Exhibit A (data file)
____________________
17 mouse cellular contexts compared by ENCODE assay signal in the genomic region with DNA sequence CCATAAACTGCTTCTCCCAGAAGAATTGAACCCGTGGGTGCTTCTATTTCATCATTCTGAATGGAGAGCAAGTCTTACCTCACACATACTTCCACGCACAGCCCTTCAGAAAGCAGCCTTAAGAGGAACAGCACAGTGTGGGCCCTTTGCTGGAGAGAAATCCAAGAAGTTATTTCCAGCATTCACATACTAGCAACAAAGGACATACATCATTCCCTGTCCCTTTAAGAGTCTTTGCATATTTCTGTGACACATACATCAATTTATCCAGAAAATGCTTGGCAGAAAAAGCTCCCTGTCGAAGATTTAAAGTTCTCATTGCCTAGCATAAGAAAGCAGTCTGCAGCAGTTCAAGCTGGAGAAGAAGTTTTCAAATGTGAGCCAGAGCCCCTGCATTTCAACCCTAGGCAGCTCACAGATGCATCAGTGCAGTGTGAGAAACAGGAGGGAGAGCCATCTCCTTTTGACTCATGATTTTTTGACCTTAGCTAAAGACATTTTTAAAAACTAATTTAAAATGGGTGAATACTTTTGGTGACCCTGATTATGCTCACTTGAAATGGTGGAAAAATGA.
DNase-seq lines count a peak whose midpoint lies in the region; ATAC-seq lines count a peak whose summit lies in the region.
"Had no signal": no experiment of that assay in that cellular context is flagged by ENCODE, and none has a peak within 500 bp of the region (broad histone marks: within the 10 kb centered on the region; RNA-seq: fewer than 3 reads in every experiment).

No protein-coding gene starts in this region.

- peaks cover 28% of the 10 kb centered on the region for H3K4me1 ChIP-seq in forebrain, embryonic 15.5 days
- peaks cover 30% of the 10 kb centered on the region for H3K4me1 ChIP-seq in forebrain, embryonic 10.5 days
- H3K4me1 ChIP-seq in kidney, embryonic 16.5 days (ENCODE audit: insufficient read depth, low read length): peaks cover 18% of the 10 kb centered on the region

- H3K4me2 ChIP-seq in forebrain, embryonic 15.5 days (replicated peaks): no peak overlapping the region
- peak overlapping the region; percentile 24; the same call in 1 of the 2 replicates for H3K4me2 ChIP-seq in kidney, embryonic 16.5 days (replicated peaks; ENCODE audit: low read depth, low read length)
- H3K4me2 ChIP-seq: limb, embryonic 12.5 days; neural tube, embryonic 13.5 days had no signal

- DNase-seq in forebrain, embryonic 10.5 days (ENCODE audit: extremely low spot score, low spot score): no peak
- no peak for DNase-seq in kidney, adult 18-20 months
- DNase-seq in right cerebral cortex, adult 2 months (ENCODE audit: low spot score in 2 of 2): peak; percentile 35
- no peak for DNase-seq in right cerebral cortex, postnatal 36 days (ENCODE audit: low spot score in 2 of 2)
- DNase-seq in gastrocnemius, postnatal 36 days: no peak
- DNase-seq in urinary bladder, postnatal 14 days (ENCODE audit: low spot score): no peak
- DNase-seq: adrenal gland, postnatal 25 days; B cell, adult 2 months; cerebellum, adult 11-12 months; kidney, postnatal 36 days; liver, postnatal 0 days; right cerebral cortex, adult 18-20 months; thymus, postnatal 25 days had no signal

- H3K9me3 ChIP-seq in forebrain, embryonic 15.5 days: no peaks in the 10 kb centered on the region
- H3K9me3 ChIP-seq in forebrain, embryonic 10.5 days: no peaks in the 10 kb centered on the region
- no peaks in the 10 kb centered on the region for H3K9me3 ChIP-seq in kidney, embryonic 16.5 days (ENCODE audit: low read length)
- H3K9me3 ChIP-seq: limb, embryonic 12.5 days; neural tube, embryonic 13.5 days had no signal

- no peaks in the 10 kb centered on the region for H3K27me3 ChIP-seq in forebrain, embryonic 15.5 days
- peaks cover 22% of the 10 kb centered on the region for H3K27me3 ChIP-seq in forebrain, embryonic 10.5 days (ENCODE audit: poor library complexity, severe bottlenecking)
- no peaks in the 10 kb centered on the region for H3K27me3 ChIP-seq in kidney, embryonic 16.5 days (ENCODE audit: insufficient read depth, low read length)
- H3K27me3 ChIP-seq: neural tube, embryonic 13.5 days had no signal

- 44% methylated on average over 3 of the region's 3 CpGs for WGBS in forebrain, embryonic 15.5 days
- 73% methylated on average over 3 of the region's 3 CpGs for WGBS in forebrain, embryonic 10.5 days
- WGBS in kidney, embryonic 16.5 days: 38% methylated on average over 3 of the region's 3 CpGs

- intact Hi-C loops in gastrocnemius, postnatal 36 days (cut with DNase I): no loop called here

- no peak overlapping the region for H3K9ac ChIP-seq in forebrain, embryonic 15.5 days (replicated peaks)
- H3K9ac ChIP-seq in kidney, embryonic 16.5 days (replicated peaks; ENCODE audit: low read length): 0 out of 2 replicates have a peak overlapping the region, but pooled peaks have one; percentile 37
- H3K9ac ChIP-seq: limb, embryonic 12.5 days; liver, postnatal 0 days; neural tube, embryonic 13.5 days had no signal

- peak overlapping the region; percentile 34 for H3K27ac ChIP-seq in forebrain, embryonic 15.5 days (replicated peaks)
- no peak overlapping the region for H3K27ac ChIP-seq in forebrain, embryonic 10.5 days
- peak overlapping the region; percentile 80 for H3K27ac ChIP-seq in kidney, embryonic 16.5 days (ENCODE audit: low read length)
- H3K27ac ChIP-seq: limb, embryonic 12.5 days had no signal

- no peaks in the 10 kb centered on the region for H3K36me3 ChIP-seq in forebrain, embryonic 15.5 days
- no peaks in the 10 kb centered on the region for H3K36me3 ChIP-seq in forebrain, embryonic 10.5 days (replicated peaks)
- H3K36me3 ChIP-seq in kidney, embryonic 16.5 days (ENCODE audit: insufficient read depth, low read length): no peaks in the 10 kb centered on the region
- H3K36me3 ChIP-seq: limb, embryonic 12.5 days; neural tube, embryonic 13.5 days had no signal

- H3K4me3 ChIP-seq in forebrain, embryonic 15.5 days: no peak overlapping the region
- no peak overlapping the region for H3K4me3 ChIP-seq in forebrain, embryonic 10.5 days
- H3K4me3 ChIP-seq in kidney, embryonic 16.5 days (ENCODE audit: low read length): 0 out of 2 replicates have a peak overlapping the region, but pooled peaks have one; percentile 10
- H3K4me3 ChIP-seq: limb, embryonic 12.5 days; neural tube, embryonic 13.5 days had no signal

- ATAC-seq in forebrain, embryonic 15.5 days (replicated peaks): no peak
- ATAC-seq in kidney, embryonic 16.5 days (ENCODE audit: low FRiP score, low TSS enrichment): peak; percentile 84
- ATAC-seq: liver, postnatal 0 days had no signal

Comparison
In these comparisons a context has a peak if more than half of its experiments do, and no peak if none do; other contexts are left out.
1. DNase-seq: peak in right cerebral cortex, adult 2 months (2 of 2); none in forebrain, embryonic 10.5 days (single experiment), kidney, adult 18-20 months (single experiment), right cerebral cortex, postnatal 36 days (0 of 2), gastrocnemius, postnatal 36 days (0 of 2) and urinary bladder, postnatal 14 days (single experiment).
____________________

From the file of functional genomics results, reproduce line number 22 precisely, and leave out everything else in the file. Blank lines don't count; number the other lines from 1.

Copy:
- no peaks in the 10 kb centered on the region for H3K27me3 ChIP-seq in forebrain, embryonic 15.5 days